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Heat Wave Persists Across Southwest

UPDATED 11 AM PDT, June 9, 2014

UPDATED By WeatherBug Meteorologist, Andrew Rosenthal

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The Southwest will continue to bake today, as an early-season heat wave continues unabated with more triple-digit heat expected.

An Excessive Heat Warning remains in affect across the Mojave Desert, including Las Vegas and Death Valley, Calif., today.

An expansive upper-level high pressure ridge in the Southwest is the reason for the early-June heat wave. Sunshine and warm air aloft will send the mercury surging into the lower 100s today. Death Valley could even top out at 116 degrees with Las Vegas seeing highs from 105 to 110 degrees.

Although temperatures will be well-above the average high in the 90s, the heat will not be record-breaking. The high temperature record today in Las Vegas is 111 degrees.

The dry, hot, sunny spell will only worsen the existing Southwest drought. In fact, Las Vegas is just coming out of one of its driest Meteorological Springs on record. Only a trace of rain fell at McCarran International Airport in Las Vegas from March 1 to May 31. This amount ties 1950 and 1959 as the driest Meteorological Spring on record.

On Sunday, Las Vegas reached or exceeded the century mark while Death Valley topped out in the lower 100s on six of the last seven days. The hottest reading so far this month at a Live Earth Networks Tracking Station in Death Valley was 119 degrees on Sunday.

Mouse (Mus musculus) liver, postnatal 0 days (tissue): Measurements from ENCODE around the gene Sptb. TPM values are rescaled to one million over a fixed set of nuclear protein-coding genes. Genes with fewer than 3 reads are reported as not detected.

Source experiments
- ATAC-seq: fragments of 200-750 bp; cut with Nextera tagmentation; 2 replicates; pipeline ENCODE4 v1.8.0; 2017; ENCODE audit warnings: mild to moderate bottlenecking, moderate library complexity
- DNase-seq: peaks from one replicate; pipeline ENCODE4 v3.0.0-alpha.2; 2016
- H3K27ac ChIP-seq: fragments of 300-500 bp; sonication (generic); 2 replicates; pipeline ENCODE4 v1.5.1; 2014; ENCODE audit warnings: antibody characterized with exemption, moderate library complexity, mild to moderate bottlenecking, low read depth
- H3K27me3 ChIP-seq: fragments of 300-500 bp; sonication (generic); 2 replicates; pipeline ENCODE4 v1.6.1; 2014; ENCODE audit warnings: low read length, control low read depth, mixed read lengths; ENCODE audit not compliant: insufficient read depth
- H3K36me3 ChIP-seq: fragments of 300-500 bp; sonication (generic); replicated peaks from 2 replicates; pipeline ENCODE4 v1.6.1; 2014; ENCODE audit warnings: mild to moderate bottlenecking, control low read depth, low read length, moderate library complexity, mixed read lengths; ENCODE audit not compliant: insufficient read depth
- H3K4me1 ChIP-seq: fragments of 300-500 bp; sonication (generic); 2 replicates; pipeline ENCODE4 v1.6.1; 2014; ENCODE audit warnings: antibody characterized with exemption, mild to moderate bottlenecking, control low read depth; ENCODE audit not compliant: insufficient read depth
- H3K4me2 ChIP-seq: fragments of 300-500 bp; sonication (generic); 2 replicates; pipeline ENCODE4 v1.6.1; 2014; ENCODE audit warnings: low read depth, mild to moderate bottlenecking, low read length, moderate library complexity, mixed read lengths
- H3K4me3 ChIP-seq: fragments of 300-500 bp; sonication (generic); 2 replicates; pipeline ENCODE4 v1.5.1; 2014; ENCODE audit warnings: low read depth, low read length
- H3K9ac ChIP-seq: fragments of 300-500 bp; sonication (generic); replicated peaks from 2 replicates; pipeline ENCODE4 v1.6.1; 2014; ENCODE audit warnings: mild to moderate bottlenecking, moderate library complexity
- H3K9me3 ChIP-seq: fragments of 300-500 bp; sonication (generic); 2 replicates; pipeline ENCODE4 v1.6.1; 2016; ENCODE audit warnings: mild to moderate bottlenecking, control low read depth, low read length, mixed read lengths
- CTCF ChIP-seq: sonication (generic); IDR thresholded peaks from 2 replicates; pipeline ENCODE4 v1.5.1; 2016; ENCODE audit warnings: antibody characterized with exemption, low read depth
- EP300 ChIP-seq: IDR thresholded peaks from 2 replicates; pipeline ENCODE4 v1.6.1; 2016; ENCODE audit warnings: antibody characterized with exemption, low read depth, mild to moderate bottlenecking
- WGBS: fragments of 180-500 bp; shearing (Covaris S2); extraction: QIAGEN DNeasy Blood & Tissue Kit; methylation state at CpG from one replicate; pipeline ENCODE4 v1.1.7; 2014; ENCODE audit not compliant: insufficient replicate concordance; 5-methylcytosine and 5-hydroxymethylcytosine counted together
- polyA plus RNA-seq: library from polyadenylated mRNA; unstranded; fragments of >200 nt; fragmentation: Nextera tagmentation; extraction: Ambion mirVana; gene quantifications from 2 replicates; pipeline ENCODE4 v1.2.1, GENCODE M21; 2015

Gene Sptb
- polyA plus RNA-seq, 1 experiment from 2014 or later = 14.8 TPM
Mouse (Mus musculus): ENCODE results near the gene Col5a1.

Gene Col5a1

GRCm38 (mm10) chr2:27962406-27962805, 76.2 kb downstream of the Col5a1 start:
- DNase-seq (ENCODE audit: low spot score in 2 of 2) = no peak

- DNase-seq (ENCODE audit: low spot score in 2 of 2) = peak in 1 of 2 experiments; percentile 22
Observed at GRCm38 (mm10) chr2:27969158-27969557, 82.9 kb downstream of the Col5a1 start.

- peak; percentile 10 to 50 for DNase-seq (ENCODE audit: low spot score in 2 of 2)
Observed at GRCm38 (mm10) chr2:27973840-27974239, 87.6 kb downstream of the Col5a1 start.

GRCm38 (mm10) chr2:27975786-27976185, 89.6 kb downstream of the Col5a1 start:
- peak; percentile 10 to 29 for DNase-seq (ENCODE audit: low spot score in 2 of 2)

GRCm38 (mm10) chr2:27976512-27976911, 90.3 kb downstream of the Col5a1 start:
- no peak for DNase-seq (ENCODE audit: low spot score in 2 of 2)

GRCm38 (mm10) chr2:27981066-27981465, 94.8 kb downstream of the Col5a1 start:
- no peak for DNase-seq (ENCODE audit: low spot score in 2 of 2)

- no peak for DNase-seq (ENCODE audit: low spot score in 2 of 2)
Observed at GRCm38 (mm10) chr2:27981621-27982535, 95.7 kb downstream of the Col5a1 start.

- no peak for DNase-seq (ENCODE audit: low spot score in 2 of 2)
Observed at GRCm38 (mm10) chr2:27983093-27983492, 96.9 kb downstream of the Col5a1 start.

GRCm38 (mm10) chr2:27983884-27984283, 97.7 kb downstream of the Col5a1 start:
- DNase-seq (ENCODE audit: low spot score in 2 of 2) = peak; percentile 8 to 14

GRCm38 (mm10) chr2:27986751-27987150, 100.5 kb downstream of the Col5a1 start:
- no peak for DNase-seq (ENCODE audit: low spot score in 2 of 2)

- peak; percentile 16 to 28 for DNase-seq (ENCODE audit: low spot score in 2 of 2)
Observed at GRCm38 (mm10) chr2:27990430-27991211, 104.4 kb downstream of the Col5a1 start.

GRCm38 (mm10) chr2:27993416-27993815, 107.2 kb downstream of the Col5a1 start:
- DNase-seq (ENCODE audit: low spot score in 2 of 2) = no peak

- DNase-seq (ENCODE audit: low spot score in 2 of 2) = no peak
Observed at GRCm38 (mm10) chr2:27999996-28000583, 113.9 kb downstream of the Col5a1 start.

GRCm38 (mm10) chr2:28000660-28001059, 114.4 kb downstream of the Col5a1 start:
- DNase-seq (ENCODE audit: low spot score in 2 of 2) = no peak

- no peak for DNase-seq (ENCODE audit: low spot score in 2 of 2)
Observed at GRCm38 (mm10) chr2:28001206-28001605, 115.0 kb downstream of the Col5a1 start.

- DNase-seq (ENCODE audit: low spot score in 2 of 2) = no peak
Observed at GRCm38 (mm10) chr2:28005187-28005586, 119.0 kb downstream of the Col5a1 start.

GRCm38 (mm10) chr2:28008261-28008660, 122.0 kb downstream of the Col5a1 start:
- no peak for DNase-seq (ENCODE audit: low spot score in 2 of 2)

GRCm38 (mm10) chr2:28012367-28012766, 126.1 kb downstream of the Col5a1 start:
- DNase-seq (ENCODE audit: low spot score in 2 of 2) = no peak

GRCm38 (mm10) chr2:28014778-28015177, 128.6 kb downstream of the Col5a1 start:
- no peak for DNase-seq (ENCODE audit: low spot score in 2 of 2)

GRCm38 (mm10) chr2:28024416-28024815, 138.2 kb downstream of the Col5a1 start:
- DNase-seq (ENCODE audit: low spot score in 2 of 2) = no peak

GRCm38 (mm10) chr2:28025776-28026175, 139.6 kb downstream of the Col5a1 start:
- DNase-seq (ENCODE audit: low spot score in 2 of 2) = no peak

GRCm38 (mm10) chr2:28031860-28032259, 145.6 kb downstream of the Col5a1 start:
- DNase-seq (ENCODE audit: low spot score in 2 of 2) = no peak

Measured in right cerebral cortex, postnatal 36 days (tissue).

Temperatures have already reached the century mark in Las Vegas today, with Death Valley up to 110 degrees. The big thermometer in Baker, Calif., has already reached 95 degrees.

Remember, heat this intense will impact children, pets, elderly and homeless the most. Often referred to as the "silent killer," heat consistently and quietly kills more people than any other weather event in the U.S. In 2013, 123 deaths were a direct cause of extreme heat. The number of tornado and hurricane deaths in 2013 was 109 and 108, respectively. Last year was not just an anomaly either; the ten-year average for heat-related deaths is almost double when compared to both tornadoes and hurricanes.

What should you do to avoid becoming a statistic? The best advice to survive the "Dog Days" of summer is to drink plenty of water to keep your body hydrated, avoid caffeinated and alcoholic drinks, remain inside during the hottest time of the day -- 10 a.m. to 4 p.m. -- wear loose-fitting, light colored clothing that helps reflect the sun`s energy away from your body, and keep the A/C cranked.

Be sure to keep WeatherBug active to receive the latest weather in your neighborhood and get the latest updates anywhere on Twitter.

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